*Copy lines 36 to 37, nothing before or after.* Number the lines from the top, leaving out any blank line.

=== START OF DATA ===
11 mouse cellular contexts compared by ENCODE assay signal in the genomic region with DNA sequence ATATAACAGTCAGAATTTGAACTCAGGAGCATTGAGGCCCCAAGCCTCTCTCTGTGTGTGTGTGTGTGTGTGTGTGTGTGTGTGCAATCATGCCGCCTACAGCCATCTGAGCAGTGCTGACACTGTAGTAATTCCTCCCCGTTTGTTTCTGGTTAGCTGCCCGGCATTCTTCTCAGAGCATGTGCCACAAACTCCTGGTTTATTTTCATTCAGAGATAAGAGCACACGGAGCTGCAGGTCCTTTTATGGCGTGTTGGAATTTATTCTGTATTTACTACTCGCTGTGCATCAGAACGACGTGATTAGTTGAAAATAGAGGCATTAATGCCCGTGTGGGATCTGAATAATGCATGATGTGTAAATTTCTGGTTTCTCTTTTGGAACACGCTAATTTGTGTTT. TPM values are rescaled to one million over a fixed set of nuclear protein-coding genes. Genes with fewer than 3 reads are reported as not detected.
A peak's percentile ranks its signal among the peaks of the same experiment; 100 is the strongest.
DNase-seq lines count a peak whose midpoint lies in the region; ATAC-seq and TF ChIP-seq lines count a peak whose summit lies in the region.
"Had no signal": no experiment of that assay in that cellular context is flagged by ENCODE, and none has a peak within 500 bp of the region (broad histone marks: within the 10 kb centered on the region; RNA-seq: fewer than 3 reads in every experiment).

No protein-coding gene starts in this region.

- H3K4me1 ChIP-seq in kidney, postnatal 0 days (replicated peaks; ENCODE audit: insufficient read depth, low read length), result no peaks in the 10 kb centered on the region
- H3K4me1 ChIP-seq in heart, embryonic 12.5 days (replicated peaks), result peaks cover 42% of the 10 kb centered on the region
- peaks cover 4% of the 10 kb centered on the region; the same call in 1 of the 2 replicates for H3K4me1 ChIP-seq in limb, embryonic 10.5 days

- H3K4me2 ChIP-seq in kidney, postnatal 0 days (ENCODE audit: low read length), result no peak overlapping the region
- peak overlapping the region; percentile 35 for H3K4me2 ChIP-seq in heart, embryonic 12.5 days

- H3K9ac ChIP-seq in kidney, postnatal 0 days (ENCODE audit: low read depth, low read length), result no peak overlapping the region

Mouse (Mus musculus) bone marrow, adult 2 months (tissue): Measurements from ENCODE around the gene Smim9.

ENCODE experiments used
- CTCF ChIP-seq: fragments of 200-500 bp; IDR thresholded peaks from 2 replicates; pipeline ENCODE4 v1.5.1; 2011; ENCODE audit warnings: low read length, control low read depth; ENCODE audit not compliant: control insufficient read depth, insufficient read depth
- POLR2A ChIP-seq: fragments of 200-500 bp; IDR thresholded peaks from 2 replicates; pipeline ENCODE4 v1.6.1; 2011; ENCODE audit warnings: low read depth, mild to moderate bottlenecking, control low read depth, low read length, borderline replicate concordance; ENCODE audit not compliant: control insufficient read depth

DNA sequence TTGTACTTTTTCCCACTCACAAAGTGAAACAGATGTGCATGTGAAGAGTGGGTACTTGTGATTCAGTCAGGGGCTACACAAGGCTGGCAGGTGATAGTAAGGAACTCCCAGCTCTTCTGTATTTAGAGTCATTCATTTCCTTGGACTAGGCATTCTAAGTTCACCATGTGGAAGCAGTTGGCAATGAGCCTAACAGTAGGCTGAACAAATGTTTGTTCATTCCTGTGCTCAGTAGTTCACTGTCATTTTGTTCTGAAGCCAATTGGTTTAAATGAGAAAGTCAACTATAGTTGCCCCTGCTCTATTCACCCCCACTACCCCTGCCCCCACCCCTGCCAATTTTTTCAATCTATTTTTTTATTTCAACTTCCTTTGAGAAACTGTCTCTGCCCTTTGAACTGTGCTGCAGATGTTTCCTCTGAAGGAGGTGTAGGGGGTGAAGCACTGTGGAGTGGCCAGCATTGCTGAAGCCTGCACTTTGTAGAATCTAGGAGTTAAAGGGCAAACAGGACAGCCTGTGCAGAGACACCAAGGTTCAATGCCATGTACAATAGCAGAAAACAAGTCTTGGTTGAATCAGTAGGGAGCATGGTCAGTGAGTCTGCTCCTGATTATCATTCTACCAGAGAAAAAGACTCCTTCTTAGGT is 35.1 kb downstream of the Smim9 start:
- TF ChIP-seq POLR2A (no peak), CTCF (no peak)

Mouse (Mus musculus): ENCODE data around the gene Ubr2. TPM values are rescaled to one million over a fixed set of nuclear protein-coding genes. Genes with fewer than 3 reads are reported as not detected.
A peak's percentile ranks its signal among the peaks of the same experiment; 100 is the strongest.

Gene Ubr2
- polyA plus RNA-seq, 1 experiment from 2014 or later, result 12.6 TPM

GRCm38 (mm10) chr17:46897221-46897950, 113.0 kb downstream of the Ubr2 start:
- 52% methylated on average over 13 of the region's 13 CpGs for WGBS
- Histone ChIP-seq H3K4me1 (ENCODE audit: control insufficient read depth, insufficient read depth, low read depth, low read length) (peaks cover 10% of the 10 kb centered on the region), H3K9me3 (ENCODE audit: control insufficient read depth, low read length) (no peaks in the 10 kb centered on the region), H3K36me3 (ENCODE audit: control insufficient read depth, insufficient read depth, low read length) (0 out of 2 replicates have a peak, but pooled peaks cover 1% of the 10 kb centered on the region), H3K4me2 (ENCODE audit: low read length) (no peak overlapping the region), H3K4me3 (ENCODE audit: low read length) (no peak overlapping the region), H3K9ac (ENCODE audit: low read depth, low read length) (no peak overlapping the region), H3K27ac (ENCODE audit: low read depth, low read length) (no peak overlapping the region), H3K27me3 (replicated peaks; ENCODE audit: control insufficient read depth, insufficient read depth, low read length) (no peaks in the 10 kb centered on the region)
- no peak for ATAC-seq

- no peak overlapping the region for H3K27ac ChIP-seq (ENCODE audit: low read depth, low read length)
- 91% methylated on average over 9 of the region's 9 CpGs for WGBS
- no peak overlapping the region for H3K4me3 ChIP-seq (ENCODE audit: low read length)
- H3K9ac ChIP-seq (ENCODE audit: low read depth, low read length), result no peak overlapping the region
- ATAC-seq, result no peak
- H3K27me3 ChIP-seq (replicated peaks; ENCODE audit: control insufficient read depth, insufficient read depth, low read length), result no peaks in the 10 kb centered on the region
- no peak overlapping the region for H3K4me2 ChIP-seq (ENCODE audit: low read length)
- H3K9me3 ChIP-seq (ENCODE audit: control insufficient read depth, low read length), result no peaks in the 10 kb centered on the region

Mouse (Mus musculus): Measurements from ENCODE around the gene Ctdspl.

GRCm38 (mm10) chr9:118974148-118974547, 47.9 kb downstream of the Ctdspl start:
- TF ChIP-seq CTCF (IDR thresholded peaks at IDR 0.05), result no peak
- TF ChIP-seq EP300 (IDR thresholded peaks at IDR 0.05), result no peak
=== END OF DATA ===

- TF ChIP-seq CTCF (IDR thresholded peaks at IDR 0.05), result no peak
- TF ChIP-seq EP300 (IDR thresholded peaks at IDR 0.05), result no peak